Dear Sweet Intern

Dear Joshua,

Thank you for taking the time to contact my office regarding the Federal Communications Commission’s (FCC) ruling on internet regulations. I appreciate hearing from you and I care about your thoughts. […]

We care about keeping the internet open and free. Since its inception, the internet has played a vital role in driving innovation, commerce, economic opportunity and job creation. It has provided an accessible space for small business owners and entrepreneurs to compete in the market. That is why this Congress has rolled back harmful and overreaching regulations that were enacted by the Obama Administration. […]

As this debate continues in Congress, I will keep your comments in mind to ensure a free and open Internet


Tom Reed
Member of Congress

Thank you, dear Intern, for writing this vacant, pro-forma e-mail for your boss.

Senator Reed (who I’m beginning to suspect may not have read my letter) either has an understanding of Net Neutrality that’s so flawed as to be ironic, or, he is baldly promoting the interests of the multi-national corporations who stand to benefit from its dismantling — in direct opposition to the interests of his constituents.

Constituents like me.

Yes, hi.

Look, I have lots of respect for honest intellectual conservatism, and I understand and share the fear of giant, non-transparent governments.  I’m no fan of fascism, authoritarianism, or really any kind of autocratic government that isn’t The Philosopher King’s Benevolent Monarchy.  I believe the absolute freedom of the individual is our most fundamental modern right, and anything infringing on it requires overwhelmingly demonstrable proof of its necessity.

That being said, I have only hatred in my heart for the corpocracy that rules this country.  We could just as easily be talking about private prisons, or industrial weapons and war profiteering, or health care “insurance” that ranks citizens in access tiers and puts profit-makers between patients and doctors — we could be talking about a great many things, and this fact would remain:

Protecting the freedom of corporations to restrict the freedom of our citizens is an irony of astounding myopia.

Your boss, dear Intern, is either willfully ignorant, willfully corrupt, complacently stupid, or some absurd combination of the three —  NONE OF THESE OPTIONS ARE DEFENSIBLE.

This man and his ilk should — and God willing, someday will — be stripped of their titles and their dignity and made to walk home to their constituents, barefoot and crying.

Sorry, Intern, but — Congressman Reed,  it is my belief that you are a rank asshole.


A free market REQUIRES REGULATION TO OPERATE.  The game-theory incentives of a truly free market are for the top players to collude, force out competition, then drive up prices.  ALL unrestricted markets devolve into MONOPOLY, ALWAYS.  If you stand to benefit from that system, as Congressman Reed does, and your principles are only skin-deep, self-serving lip service, as Congressman Reed’s are, then hey, who cares?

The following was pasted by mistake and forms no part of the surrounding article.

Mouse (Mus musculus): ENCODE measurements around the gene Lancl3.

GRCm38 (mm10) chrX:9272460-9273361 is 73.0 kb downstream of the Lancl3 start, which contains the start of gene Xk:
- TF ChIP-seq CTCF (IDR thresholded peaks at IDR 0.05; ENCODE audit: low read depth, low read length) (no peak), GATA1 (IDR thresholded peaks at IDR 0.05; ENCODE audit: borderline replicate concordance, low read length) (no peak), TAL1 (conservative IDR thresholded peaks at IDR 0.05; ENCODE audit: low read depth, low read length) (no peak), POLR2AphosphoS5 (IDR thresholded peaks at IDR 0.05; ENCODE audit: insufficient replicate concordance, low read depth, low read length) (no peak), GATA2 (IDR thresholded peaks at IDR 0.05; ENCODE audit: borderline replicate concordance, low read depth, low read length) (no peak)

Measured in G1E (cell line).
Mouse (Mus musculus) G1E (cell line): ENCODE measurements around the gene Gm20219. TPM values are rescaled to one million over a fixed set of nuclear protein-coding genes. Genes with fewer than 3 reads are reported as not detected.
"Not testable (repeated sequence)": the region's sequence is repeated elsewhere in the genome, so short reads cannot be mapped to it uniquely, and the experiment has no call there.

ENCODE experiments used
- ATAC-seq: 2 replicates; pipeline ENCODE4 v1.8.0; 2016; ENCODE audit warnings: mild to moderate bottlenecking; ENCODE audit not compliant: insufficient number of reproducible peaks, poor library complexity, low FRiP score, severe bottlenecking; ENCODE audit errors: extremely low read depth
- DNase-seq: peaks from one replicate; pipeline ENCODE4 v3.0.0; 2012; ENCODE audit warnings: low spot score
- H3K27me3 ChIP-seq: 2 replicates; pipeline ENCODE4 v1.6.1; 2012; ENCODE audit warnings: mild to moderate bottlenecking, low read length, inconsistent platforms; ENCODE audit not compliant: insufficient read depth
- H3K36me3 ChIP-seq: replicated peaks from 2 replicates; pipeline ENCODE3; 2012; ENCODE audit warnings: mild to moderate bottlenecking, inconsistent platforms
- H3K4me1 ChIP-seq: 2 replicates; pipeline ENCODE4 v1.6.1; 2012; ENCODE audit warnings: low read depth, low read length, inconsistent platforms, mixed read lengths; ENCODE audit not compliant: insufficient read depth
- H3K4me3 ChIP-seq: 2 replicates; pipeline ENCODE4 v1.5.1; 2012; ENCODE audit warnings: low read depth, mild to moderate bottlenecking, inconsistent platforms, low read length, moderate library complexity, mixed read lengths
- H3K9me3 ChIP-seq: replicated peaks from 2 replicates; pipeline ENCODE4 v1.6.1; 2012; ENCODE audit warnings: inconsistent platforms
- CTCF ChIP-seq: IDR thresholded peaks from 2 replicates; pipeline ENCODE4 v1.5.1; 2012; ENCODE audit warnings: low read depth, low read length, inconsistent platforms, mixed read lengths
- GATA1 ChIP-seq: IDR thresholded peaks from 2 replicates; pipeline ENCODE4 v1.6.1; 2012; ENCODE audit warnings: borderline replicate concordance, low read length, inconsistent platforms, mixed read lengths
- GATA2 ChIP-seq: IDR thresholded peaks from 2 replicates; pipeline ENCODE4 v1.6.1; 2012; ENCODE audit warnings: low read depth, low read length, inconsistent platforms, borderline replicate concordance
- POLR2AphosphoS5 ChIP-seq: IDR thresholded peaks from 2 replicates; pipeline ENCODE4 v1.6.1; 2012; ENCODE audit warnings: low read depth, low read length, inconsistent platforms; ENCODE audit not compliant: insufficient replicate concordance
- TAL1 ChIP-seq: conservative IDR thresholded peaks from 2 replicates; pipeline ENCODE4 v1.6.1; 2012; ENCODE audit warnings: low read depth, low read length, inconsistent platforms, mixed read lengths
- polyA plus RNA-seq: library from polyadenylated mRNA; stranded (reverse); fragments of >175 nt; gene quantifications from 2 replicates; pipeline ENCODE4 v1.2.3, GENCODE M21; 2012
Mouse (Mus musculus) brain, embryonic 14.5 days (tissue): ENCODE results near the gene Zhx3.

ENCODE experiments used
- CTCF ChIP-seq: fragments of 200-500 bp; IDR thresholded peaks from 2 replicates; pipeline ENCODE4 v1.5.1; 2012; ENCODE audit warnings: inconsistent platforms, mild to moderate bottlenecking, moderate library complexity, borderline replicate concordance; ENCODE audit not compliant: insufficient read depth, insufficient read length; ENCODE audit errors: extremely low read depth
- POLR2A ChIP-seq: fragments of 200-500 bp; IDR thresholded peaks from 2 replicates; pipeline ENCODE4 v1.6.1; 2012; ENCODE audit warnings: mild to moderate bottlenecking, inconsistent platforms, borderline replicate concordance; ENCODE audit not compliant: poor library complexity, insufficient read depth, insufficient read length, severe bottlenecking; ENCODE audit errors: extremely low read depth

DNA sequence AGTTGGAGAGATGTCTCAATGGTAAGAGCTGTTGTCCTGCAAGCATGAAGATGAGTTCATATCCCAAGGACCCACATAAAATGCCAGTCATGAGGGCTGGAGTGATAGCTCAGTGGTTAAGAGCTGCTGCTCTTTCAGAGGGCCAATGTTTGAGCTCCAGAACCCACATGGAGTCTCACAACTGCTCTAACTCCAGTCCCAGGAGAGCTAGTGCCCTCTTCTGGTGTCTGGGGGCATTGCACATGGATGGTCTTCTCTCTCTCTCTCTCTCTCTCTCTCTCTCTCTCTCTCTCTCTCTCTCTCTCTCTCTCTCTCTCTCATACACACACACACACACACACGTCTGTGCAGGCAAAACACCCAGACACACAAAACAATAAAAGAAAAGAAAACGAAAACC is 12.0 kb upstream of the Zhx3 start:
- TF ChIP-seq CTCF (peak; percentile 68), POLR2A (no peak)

But if you care about justice, or kindness, or the collective human trust that is placed in the hands of a public SERVANT, then you care. And what’s more, you are growing increasingly ANGRY at being talked to like a child.

As I’m sure you can tell, this is not just about New Neutrality.  This is about an entire civilization’s tipping point of no return.  It’s about what we could be, versus what we are, and what we are becoming.  Intern, forgive me, but your boss IS the servant of someone, and it isn’t the public; worse, they see the public as something bovine, undeserving of empathy, something to harvest.  But as that public grows more educated, as knowledge is further democratized and disseminated, it’s possible the day of their disgrace is coming.  For their sake, for all our sake’s, if that day comes I hope our species has outgrown the guillotine.

For today, though, for this sorry day in a string of sorry days, the slap in the face that was your pro-forma response has simply cost him a vote he never had.  And so he laughs, and returns to his life.  Hell, he probably won’t even have to face the minor discomfort of reading this letter.

Forgive me my malice, Mr. Reed, but on the off-chance this does make it to your desk, I hope you choke on your next ill-gotten check as it’s crammed down your insatiable, still-slurping throat.  The choking would not stop the slurping, I’m sure.

You are beyond saving.

But for you, Intern, all I can say is question everything.  Nobody has a premium on absolute truth, not your boss, not your boss’ boss, and certainly not me.  It’s up to you to bring the servant back to public servant.  Someone has to be the seed.  If the corporations aren’t pried off the head of our democracy soon, they will devour the host; and this 200-year experiment of by the people, for the people, will fall finally to its ruin.  If you aspire to a place of rulership in the new aristocracy of that old world order, then goodbye sweet Intern, and God save your soul.

But if you aspire to a better world, one constructed in the very face of the supra-national powers that rule us — If you aspire to preserving and fulfilling the promises of actual freedom and self-government made at the signing of our incredible constitution, well, you have my email address.

I’ll be here, swallowing my vomit, husbanding the last of my compassion, cupping my calloused hands around the flickering, fading light that was the birth of this beautiful republic.

By the people, For the people,

With love,


Featured post


The Amadeus Effect: